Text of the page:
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Thursday, May 14, 2009

A Sad Farewell to Academia... (Part 01)

He came of age during the Great Depression, a mere "child" of 17. The following decade, he fought in Patton's 3rd Army and crossed the Rhine river under intense small fire arms and a barrage of heavy artillery that would make Hercules run away. Yes, this is the story of one of those many men who courageously saved this country from fascism and God knows what other evils the rhetoric of politics (now and then) wishes to ascribe to amazing feat of arms. He was an ordinary soldier of low rank. He blended in with the rest of the thousands of men. Of course, he knew his Chain of Command well, and respected it to his utmost sense of duty. He stood by General Patton during the controversy that threatened to undo the great General's accomplishments. Suddenly, and in what appeared a flash of destiny, the war in Europe was over. He hadn't expected it, really, after that treacherous hike up the boot of Italy and the disastrous mistakes of the Allies in Sicily. But by then he had lost track of time, and, when peace finally came in Europe, and like so many other soldiers in his unit, he felt lost, disoriented, useless and tired.


The Japanese surrendered as well, and it seemed to him at the time (1945) that the world had perhaps learned its lesson. He made good use of his G.I. Bill and enrolled in NYU in 1946. His mind was an open receptacle--all of the questions the war seemed to have ingrained in his mind were now finding--one by one--the answers he so desperately sought. From an Introduction to Philosophy he learned the various definitions of Justice. From "Meno" whether it was possible or not to teach virtue. This appeared as the most interesting of arguments to him. He thought of the Germans and Italians soldiers whom he had fought against, "Were they virtuous men?" He assumed that they had mothers and fathers, and that the family values of the German, Italian, and Japanese traditions were no better or worst than those of Americans. What he discovered in that first semester of school was the beauty of philosophy, its adaptability to life and its timeless message. Literature and writing, of course, also caught his attention. He read voraciously and scored high marks on his compositions. During the course of the summers and seasons that followed he did nothing but read--Classics, contemporary novels, poetry, philosophy. He grew and grew humanistically, spiritually and, more importantly, as a human being. All of his "wounds" from a war that now appeared so far away in the timeline of his young life began to heal. He was a new man. He was happy. He was full of purpose and his mind was lit with the lamp of knowledge. What better career path than to become a teacher, a professor... to help contribute to young people what was given to him by his own professors, and to them by their ancestors, and in the great line of scholarship and humanity where we are all the same... yes, he wanted to be a part of that greatest endeavour.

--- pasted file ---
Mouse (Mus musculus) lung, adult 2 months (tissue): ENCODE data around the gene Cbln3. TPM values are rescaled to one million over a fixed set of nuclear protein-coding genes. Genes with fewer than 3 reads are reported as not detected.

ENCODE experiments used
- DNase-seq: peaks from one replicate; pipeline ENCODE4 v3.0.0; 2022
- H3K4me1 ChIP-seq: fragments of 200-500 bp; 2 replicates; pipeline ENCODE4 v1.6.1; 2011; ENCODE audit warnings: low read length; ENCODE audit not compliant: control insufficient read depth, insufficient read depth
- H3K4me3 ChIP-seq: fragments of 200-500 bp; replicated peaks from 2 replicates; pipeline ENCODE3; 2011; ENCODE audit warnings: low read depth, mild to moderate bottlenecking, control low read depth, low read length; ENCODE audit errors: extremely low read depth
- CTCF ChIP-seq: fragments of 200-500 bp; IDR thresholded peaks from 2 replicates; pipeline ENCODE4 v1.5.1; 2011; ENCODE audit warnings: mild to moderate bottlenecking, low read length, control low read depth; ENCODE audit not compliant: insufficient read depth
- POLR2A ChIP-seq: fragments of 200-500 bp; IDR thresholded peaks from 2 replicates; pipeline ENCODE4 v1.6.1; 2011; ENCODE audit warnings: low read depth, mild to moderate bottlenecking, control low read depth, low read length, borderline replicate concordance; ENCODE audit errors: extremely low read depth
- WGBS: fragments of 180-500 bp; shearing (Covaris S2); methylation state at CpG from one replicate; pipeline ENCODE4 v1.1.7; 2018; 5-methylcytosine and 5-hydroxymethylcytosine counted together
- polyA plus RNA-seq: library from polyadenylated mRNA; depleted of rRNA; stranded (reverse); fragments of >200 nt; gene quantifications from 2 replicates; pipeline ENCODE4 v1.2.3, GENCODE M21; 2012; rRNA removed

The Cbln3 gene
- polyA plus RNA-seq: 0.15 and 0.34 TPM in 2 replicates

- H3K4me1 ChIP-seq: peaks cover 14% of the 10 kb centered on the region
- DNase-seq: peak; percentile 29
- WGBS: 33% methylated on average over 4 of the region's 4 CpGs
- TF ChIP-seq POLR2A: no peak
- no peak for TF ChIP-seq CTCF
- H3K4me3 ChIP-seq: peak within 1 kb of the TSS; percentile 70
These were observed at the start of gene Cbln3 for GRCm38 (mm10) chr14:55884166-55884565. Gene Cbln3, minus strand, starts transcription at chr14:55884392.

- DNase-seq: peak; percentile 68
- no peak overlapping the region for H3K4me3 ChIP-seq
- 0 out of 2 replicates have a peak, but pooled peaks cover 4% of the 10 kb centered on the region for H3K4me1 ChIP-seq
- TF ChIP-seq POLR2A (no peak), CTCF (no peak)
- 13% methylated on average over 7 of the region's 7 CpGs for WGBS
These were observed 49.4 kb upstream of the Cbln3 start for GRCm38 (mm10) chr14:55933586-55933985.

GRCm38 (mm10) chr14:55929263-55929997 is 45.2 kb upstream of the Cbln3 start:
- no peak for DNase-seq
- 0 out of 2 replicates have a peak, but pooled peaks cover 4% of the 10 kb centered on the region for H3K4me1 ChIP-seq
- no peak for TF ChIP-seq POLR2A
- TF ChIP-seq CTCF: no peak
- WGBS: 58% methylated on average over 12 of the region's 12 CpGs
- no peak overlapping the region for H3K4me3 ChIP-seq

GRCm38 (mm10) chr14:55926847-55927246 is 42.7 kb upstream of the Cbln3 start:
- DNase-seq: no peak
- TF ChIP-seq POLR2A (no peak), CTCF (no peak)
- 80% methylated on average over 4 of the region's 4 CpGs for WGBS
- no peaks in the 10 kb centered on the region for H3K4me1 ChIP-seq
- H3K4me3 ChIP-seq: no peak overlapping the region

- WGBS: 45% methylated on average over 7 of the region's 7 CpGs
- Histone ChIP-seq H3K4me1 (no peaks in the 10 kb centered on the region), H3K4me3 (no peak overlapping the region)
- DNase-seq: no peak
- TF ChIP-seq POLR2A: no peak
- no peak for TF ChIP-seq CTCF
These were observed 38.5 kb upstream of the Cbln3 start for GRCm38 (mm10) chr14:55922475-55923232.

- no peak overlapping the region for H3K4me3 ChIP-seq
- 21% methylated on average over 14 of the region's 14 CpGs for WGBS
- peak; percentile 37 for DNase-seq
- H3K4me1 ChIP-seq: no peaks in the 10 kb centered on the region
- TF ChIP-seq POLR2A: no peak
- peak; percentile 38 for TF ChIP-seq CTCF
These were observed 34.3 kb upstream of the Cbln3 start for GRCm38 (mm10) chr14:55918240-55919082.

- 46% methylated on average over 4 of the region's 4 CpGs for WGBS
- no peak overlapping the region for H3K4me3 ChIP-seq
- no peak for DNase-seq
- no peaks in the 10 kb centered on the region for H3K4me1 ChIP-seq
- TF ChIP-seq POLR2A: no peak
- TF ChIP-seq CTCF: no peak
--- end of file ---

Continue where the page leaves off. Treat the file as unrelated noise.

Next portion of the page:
Graduate school was a delightful time. The more he studied, the more he fell in love with life. His mind had never known more peace, more love and faith, more passion. The months passed in such a pleasurable way that it was difficult to measure time in terms of hours and minutes and days or even months. The days of his life were a straight line of ideas, writings, inspirations, music, art, museums, preparation for the life of a teacher/philosopher. He graduated from Princeton University with a Ph.D. in Philosophy in 1956 and was immediately hired to teach at R..... College, dead-smack center of the American Midwest.

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